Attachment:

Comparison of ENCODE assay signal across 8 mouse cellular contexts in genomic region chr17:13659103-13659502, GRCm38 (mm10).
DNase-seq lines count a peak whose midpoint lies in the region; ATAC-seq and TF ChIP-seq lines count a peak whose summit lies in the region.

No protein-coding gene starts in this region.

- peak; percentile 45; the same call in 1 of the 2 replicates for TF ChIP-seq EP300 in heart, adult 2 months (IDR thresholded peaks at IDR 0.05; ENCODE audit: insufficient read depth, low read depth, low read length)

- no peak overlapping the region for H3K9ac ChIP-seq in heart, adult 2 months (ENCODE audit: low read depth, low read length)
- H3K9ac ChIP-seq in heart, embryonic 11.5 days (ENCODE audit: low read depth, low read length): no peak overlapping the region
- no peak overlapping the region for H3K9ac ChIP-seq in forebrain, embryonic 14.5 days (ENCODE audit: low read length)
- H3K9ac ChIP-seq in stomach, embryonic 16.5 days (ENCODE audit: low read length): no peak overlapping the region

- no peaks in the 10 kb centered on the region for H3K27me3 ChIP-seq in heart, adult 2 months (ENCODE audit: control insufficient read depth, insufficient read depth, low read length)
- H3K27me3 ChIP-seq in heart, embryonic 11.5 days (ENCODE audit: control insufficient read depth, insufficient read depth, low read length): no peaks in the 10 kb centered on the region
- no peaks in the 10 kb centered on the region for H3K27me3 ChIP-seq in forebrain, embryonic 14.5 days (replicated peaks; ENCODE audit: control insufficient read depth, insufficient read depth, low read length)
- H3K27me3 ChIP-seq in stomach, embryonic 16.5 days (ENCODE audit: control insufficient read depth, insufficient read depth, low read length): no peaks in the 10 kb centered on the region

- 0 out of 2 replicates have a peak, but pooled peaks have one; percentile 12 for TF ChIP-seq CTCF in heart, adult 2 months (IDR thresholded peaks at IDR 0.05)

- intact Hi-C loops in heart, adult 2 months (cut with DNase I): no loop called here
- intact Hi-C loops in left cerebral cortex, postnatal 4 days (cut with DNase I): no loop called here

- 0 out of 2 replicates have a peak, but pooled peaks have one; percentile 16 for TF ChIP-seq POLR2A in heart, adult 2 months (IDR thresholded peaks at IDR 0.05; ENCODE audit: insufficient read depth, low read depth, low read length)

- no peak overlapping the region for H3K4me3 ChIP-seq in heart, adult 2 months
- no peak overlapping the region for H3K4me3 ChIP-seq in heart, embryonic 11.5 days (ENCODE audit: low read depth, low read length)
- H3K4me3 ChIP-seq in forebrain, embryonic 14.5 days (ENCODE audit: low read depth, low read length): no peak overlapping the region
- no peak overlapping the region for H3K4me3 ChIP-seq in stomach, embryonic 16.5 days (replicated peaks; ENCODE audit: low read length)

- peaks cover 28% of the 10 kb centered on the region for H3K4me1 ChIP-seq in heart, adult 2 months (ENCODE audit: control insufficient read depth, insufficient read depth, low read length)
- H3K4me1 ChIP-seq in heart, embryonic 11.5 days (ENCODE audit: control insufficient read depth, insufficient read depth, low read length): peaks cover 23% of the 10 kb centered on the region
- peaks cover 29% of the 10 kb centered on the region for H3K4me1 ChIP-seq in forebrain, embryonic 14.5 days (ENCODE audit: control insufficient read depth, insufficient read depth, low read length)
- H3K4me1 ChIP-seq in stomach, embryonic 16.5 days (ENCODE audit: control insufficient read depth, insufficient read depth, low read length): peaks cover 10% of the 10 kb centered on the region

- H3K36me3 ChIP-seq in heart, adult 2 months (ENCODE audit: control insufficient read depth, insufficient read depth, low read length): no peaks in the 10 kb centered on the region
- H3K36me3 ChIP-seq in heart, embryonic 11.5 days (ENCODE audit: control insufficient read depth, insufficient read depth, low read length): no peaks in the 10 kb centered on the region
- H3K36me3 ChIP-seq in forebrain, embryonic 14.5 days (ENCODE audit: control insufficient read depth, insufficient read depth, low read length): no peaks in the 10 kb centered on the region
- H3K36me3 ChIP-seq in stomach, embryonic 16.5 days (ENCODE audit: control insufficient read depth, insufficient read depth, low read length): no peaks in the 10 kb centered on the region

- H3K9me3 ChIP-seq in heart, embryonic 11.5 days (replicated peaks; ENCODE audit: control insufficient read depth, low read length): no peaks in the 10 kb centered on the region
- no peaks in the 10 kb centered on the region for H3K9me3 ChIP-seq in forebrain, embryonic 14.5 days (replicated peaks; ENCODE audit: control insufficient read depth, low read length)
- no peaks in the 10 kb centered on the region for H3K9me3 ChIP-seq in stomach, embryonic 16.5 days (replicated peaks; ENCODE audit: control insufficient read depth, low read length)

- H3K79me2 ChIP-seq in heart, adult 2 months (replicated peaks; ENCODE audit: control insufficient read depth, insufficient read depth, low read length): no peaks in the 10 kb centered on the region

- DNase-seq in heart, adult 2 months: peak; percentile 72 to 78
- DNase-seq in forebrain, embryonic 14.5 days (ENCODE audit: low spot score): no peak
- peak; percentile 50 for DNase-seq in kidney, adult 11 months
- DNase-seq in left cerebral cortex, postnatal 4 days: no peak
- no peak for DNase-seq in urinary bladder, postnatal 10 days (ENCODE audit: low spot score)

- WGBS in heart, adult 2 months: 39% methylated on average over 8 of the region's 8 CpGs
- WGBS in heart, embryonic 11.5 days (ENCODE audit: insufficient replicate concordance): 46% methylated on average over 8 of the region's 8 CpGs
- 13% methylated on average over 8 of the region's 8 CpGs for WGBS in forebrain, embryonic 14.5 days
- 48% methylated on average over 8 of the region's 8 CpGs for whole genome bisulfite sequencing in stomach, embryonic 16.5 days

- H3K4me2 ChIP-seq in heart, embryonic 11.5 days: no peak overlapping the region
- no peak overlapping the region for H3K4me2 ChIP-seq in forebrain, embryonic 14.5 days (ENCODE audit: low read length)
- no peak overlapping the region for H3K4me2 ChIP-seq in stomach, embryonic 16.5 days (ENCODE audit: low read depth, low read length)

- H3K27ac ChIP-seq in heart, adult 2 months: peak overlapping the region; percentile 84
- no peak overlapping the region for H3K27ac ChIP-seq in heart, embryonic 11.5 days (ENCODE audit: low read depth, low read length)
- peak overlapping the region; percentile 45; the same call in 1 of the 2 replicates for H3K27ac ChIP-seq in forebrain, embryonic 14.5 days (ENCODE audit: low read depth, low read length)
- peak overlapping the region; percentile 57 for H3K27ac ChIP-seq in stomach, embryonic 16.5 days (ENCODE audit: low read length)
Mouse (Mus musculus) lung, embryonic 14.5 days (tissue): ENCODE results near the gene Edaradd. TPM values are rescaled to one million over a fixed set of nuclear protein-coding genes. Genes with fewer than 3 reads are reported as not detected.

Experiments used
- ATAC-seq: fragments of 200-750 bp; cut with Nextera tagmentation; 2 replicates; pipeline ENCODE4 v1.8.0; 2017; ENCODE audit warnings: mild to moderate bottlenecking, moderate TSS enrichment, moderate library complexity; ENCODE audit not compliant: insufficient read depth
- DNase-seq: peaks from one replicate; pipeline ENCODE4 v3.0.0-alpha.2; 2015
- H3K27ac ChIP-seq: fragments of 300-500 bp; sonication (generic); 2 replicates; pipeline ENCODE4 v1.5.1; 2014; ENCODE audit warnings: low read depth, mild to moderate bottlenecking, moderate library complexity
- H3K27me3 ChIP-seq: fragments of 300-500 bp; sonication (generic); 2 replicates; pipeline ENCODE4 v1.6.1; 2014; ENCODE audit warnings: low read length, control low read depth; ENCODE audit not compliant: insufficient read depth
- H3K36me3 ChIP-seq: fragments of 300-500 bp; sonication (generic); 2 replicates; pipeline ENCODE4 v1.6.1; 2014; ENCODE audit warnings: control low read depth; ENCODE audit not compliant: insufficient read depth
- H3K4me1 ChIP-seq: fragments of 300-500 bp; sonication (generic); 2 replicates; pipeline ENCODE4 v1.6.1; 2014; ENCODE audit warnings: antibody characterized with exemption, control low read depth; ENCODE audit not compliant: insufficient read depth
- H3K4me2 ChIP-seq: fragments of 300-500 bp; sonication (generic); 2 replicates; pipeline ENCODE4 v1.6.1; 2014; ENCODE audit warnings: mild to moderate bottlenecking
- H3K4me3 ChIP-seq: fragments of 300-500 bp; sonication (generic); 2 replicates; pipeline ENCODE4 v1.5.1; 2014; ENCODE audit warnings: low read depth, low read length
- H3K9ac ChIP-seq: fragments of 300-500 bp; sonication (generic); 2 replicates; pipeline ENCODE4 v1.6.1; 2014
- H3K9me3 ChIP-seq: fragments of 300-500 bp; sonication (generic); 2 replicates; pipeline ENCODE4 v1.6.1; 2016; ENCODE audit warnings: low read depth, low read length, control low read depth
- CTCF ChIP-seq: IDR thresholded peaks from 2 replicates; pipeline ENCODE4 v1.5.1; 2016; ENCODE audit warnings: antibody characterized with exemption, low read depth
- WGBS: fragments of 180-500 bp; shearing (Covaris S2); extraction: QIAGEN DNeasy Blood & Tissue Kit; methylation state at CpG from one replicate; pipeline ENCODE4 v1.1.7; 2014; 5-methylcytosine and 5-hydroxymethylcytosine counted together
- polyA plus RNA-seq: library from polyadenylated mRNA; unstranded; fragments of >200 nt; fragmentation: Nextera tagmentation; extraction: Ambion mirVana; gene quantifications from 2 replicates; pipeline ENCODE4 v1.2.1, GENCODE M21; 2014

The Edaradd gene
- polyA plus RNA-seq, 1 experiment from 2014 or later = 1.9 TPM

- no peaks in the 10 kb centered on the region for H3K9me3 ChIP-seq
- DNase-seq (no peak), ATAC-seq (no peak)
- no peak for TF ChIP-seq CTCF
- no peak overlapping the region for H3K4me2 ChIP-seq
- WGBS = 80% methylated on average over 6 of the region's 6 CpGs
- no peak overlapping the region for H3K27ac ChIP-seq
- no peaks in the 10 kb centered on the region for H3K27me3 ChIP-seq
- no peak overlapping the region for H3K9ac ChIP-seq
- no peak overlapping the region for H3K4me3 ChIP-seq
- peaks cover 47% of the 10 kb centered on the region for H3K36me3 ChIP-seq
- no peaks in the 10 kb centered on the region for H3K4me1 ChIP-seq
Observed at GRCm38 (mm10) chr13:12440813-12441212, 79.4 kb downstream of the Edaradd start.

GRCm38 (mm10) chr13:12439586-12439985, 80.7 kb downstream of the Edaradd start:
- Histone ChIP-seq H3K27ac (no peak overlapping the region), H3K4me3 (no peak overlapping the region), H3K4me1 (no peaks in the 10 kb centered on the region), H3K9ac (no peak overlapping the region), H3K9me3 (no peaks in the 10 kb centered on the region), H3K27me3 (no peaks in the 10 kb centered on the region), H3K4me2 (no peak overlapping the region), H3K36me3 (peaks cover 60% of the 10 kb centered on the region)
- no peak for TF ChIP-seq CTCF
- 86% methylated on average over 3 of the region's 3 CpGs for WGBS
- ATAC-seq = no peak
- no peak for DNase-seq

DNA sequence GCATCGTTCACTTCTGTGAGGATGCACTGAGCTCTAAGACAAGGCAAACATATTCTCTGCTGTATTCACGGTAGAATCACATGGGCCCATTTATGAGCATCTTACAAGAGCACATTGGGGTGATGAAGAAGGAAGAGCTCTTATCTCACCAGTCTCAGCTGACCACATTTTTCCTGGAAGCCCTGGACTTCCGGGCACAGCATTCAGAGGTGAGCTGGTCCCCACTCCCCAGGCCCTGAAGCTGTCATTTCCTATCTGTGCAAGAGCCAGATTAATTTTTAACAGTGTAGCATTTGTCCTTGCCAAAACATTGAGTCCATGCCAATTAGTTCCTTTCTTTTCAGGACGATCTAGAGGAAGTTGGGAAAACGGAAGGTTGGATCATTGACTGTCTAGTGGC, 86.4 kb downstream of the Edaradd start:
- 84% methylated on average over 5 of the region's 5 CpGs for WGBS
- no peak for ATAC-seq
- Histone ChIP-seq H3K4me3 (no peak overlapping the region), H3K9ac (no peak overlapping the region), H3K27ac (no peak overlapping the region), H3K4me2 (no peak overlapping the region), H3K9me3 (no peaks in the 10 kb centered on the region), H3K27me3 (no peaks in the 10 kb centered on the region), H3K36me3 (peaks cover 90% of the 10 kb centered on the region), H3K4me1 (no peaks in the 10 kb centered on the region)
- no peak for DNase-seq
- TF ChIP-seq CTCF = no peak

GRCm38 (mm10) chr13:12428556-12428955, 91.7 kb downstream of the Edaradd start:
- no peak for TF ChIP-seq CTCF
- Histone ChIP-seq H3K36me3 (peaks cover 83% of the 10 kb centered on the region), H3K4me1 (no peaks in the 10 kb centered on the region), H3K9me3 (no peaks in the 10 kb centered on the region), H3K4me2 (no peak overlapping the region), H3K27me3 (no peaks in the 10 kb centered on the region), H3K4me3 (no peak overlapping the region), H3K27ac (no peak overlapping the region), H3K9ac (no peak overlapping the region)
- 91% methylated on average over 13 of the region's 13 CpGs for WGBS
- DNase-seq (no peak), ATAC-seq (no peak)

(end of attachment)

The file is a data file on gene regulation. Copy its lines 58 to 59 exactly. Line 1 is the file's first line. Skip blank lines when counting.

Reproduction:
- H3K4me3 ChIP-seq: fragments of 300-500 bp; sonication (generic); 2 replicates; pipeline ENCODE4 v1.5.1; 2014; ENCODE audit warnings: low read depth, low read length
- H3K9ac ChIP-seq: fragments of 300-500 bp; sonication (generic); 2 replicates; pipeline ENCODE4 v1.6.1; 2014